Introduction It’s a popular statement. I heard it years ago though I’m not sure who first said it.: Human beings can live for 40 days without food, four days without water, and four minutes without air. But we cannot live for four seconds without hope.
Humans seek after hope like moths seek after light. It’s intrinsic to who we are. Neuroscientist Tali Sharot argues hope is so essential to our survival that it is hardwired into our brains, arguing it can be the difference between living a healthier life versus one trapped by despair.
Studies show hopeful college kids get higher GPAs and are more likely to graduate. Hopeful athletes perform better on the field, cope better with injuries, and have greater mental adjustment when situations change. In one study of the elderly, those who said they felt hopeless were more than twice as likely to die during the study follow-up period as those who were more hopeful.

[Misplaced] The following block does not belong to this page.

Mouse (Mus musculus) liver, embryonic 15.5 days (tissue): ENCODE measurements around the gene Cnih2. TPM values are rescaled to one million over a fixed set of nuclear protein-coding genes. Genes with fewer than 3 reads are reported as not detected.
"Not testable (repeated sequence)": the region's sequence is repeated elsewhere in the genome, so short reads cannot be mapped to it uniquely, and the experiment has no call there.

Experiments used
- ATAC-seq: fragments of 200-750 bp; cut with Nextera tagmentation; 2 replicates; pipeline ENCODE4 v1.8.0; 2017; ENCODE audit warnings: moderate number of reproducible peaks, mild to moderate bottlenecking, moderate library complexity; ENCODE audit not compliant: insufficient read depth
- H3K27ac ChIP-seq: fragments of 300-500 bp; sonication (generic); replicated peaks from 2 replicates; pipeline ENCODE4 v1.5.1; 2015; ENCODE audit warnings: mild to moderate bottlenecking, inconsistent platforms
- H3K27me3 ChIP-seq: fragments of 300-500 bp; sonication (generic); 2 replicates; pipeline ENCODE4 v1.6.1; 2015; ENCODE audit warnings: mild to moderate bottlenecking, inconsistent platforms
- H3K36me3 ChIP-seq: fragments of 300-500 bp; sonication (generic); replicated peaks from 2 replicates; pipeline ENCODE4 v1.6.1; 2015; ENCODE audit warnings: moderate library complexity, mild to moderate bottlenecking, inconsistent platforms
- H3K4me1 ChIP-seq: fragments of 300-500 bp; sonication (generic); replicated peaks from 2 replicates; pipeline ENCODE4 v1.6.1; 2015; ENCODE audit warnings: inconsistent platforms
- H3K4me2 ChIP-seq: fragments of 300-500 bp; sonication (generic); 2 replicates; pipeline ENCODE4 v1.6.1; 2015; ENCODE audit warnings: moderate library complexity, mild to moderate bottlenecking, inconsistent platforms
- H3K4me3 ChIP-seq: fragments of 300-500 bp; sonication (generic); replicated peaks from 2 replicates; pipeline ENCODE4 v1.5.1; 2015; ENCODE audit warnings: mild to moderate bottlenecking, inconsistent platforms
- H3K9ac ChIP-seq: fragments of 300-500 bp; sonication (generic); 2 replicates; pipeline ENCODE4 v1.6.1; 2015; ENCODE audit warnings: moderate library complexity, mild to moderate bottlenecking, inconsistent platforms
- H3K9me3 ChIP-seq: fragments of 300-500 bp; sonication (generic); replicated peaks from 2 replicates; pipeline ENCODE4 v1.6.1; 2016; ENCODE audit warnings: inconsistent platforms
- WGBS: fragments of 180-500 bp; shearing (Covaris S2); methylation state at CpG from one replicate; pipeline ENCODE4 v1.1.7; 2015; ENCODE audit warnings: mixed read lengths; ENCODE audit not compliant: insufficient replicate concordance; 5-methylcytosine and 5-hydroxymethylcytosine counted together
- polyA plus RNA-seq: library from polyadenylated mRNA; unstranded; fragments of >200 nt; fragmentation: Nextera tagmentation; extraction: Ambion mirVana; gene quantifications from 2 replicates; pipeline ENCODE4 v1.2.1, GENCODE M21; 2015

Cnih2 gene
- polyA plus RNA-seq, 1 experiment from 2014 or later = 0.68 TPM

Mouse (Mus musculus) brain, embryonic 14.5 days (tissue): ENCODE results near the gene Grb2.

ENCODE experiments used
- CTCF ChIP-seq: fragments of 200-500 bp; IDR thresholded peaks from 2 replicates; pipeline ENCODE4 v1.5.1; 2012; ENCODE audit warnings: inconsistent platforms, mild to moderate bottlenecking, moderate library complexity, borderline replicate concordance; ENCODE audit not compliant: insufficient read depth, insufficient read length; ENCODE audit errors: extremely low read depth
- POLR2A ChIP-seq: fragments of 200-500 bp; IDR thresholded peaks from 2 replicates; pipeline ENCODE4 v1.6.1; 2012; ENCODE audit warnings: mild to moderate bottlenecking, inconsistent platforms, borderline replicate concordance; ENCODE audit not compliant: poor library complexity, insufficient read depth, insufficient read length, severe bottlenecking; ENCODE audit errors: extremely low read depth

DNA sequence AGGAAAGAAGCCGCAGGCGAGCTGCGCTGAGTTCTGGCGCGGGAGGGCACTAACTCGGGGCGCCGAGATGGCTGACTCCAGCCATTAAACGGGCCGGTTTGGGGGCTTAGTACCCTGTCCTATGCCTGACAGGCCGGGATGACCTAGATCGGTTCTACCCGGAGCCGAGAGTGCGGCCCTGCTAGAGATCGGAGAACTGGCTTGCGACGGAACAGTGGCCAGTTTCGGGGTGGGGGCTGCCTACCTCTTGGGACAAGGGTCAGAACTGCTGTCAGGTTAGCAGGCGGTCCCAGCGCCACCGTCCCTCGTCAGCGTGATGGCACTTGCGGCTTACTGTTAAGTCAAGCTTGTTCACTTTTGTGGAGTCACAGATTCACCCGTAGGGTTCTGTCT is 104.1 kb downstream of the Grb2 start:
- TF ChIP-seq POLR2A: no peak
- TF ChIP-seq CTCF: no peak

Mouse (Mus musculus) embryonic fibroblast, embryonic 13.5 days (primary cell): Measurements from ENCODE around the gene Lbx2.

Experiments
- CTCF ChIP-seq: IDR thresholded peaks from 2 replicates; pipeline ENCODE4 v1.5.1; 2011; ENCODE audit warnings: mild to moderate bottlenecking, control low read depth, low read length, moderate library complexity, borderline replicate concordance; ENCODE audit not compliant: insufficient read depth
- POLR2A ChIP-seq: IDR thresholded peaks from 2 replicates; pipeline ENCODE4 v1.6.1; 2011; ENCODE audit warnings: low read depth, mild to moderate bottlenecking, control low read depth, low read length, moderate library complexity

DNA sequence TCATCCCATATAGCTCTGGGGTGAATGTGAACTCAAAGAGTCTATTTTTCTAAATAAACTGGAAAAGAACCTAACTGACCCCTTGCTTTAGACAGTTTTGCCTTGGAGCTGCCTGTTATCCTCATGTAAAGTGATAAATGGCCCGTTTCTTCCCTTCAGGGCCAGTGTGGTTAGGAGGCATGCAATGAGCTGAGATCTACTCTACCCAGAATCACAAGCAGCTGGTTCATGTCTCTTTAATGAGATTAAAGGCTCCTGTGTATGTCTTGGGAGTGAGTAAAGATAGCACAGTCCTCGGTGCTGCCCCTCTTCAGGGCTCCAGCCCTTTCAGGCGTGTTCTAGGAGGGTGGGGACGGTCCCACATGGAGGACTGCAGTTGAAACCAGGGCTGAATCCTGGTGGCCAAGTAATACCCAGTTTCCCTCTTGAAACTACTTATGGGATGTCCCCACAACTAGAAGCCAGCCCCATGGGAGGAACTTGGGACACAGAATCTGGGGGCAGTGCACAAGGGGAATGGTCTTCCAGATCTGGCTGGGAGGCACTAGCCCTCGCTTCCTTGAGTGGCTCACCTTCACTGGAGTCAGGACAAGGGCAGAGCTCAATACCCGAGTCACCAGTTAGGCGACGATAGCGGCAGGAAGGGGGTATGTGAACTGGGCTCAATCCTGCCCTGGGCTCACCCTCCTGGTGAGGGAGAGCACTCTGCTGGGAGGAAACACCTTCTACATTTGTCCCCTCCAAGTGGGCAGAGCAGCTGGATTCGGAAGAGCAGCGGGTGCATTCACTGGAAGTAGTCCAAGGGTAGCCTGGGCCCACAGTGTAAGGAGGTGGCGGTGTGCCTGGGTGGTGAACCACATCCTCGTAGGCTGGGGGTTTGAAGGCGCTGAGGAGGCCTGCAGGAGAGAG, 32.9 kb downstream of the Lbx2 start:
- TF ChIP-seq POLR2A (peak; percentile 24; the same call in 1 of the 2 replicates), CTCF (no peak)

It’s pretty clear: hope is powerfully catalytic, and why Dr. Shane Lopez, the psychologist who was regarded as the world’s leading researcher on hope, claimed that hope isn’t just an emotion but an essential life tool.
The Hopeless World
And maybe we perk up a little more about this topic because we live in what appears to be an increasingly hopeless world with its broken government, climate change, wars, and famines.
Not to add that our own lives aren’t free from trouble. Some find themselves in the throes of divorce. While others with children struggling with addictions or some form of rebellion. Or maybe it’s the despair that comes with chronic illness, be it physical or mental.
No matter the reason, it’s easy to get to a place where joy feels in short supply and pain ...
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